German director Wim Wenders has spoken in defence of Karlovy Vary and San Sebastian film festivals, which have attracted criticism for choosing to give honorary awards to Johnny Depp.
Talking to Screen at the 27th Sarajevo Film Festival, where he received an honorary award of his own last week, Wenders said: “If somebody is condemned because of some accusations, it’s very hard sometimes to prove the opposite.
“Sometimes it is proven without a shadow of a doubt, like the case of Mr. Weinstein in my opinion.
“In other cases, if there’s a shadow of a doubt, I think people are free to give an award for what [Depp] is doing as a film artist. Johnny has certainly made a number of great movies and supported some great projects.
“Who am I to judge how he leads his life?” continued Wenders, “unless somebody tells me in a way that convinces me that he’s done something that an artist of his status should not do.”
Wenders suggested that contemporary morals would have restricted great artists of the past. “By today’s standards, Picasso should be taken out of all museums,” he said. “So how do you deal with that? Picasso wasn’t exactly kind with some of his women.”
The Depp situation is indicative of a broader conversation regarding “the notion of truth and fake news”, which Wenders called “a cultural issue of our times.”
“We’re just in such an upheaval today,” he said. “Nobody really knows the norms, the internet and social media falsify so many things. So unless we as a society agree on certain terms, I refuse to judge anybody.”
Karlovy Vary and San Sebastian have received criticism in the past week for the choice to honour Depp, including from domestic abuse charities in the UK. San Sebastian director Jose Luis Rebordinos responded on Friday, saying that the festival “will always defend…the presumption of innocence and that of the right to reintegration”.
In 2020, Depp lost his libel case against UK tabloid The Sun after it described him as a “wife-beater” in a 2018 article.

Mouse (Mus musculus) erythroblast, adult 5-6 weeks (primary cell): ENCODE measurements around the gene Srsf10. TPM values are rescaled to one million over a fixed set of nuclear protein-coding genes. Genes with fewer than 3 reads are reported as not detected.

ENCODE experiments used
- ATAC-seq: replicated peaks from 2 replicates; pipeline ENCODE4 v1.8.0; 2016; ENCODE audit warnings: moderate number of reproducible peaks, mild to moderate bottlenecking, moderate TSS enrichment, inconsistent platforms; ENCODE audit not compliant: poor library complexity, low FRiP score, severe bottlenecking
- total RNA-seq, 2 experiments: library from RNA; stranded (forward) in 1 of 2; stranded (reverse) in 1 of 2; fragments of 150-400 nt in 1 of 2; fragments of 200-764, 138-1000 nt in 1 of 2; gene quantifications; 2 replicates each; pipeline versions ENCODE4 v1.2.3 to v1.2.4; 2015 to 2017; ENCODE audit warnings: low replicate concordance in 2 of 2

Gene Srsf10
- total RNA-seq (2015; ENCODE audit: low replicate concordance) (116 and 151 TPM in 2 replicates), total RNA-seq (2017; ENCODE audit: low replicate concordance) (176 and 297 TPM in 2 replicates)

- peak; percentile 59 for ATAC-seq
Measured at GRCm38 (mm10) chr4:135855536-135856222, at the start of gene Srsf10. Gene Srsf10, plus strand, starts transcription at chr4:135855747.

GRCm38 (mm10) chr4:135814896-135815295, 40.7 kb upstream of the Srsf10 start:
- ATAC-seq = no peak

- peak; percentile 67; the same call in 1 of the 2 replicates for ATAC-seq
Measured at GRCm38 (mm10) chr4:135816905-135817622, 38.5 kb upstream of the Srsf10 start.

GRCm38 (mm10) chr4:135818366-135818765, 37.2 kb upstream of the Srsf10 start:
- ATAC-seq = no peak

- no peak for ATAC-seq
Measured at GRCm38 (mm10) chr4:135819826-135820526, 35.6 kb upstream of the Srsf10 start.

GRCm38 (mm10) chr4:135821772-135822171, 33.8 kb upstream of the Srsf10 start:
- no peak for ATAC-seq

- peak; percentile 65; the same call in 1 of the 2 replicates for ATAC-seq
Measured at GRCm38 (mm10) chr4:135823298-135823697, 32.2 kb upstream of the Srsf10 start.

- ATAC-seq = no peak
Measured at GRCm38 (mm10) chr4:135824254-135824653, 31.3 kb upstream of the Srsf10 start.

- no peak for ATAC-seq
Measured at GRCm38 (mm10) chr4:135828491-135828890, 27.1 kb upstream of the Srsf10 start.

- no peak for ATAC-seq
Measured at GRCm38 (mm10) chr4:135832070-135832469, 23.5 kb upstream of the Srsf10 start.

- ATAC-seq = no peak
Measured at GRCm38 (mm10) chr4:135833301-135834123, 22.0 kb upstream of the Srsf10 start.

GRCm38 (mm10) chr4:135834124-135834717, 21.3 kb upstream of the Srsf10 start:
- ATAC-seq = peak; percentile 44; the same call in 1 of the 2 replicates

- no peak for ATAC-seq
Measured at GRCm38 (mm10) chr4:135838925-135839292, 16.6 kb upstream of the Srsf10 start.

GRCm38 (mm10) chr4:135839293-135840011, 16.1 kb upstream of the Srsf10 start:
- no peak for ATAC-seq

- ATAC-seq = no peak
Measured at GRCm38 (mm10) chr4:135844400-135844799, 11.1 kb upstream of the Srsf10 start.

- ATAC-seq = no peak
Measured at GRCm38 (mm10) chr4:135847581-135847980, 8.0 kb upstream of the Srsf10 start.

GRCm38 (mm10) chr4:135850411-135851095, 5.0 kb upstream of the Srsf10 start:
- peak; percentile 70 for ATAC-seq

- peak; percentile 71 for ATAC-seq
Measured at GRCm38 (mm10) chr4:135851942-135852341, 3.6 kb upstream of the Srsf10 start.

Wenders and his work are subject to a Tribute programme running throughout the festival, which presented the director with the honorary Heart of Sarajevo on Friday 13.
He expressed ambivalence over the Covid protocols at the event, which does not require attendees to wear face masks inside venues in accordance with local rules in Sarajevo.
“Coming over from Germany where the rules are pretty strict, I was at first very pleased because it felt free and easy [in Sarajevo],” he said. “In the streets you feel relatively safe; unless you see the hard partying at night, which is sometimes quite removed from security issues.
“Inside the theatres a lot of people really don’t care,” he continued. “Some theatres have separation, that’s fine.”
“[The pandemic] is not over – it’s still there, and the variant is dangerous. Even though I’m vaccinated I still put on my mask; but very often I’m the only one in the room.”
“I think it would be better if more people were aware that it’s still an issue. Nobody wants a beautiful thing like the Sarajevo film festival to be known as a super-spreader.”
However, Wenders said he is glad to be in Sarajevo 10 years after his first visit; and is pleased that physical events are able to take place again.
“The spirit of the city is still there – it’s a very open, peaceful city, a city for dialogue and coexistence,” he said, noting that this was the first time since before the pandemic that he had seen films indoors. “Festivals have an important part in keeping films and the spirit of cinema alive.”
Wenders set up The Wim Wenders Foundation in 2012, as a means of restoring and preserving his work. The Foundation recently completed its 20th restoration, 2000 thriller The Million Dollar Hotel, presented yesterday at the festival by Irish rock superstar Bono.
During a Masterclass event held on Monday, the director described Netflix as “the worst enemy of filmmakers” for forcing them to conform to the company’s vision. Wenders said the Foundation gives him a measure of control over his work that would be absent were it to land in the catalogue of a major streaming platform.
“I hated the idea that my films in the end would disappear in some bottomless pit of some library,” he told Screen. “I think [the Foundation] would be an interesting model for other filmmakers. It enables your films to survive on their own; to not be in somebody’s ownership, and not be at the mercy of somebody who decides what is going to happen to them or not.”
He revealed that each restoration costs around €100,000, with the Foundation beginning the financing for its 21st title.
Of his next projects, Wenders said he has picked up work on two feature documentaries which were interrupted by the pandemic. He shot some material for them in summer 2020, and has further shoots planned for September; both projects are “ongoing”, and will take three or four years to complete.
Wenders gave the Masterclass as part of the festival this afternoon (Monday 16), where he also discussed his extensive career, and his thoughts on filmmakers starting out today. The Tribute programme continues this evening with a screening of his (1984) classic Paris, Texas.